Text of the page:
I am often asked for the best way to learn about wine. You can glean much from books, reviewers and websites like this one, but the only meaningful way to understand wine is to taste as many different ones as you can.
But even if you open a bottle of wine with your evening meal every day, that accounts for just 365 wines in a year and there are thousands out there. And if you want to understand wines from a particular grape variety or region then you have to taste as many examples of them as possible Ė and by doing so you are not tasting examples of other wines.
So my recommendation is to join a tasting group where bottles and costs can be shared between many.
Recently I have been involved in the formation of an informal tasting group. We meet once a month, taking turns to host the tasting. Because we meet in each otherís houses we limit the size of the group to ten, as thatís the most that can comfortably fit around domestic dining tables.
The host is responsible for choosing and buying the wines, researching them and producing tasting sheets where we can record our comments.
Members donít pay the host for the tasting, each host shoulders the cost, knowing that by paying for one tasting they will be able to attend nine others. We have agreed a minimum budget for the wines, to avoid someone serving the cheapest supermarket plonk while drinking other peopleís fine wines.
So how did we find members? This particular group was founded by Mary, who moved into the area and joined the local University of the Third Age (U3A). They already had a wine tasting group but that was limited to six people and closed to new members. Knowing of my interest in wine, Mary asked me to help form a new group. Those on the waiting list for the first group joined as did others after our new group was publicised at U3A meetings. We discusses the structure at an introductory meeting and went live the following month with Mary hosting the first meeting and me the second.
Because no money is paid to attend the tasting there are no legal implications.
We have had a couple of drop-outs but the spaces were immediately filled from a waiting list, and now another tasting group has formed based on our model.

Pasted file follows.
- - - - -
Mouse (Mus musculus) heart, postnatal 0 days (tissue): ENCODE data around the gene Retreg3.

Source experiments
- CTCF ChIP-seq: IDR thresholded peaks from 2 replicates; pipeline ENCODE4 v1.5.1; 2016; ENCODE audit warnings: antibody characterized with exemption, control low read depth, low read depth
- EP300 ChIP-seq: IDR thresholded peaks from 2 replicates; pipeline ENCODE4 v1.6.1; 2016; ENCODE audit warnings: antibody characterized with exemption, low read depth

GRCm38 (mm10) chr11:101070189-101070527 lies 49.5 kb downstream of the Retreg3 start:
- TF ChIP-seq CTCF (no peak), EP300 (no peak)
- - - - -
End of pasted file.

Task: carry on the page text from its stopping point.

There is a wide difference in wine knowledge in our group. One member with an Italian wife knew only Italian wines, and he presented some superb examples from his collection, another had only previously drunk sweet wines and wanted to understand dry wines, another liked wine but knew nothing about the subject.
Some members choose wine based on their own knowledge which they can share, others get a local wine shop to select the wines for them, and some have picked an area they know little about so they can learn as they research their tasting.
Itís been great fun and weíve got to know each other. In the summer we organised a trip to a nearby vineyard where the owner showed us around and presented a tasting of his wines.
Now I am about to give my second tasting; in the past ten months I have tasted around 80 different wines, most of which I have never encountered and some that have encouraged me to go out and buy for myself.
Wine tastings are a great way to inexpensively taste a wide variety of wines. If there isnít a group that you can join, start one yourself.
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Peter F May is the author of Marilyn Merlot and the Naked Grape: Odd Wines from Around the World which features more than 100 wine labels and the stories behind them, and PINOTAGE: Behind the Legends of South Africaís Own Wine which tells the story behind the Pinotage wine and grape.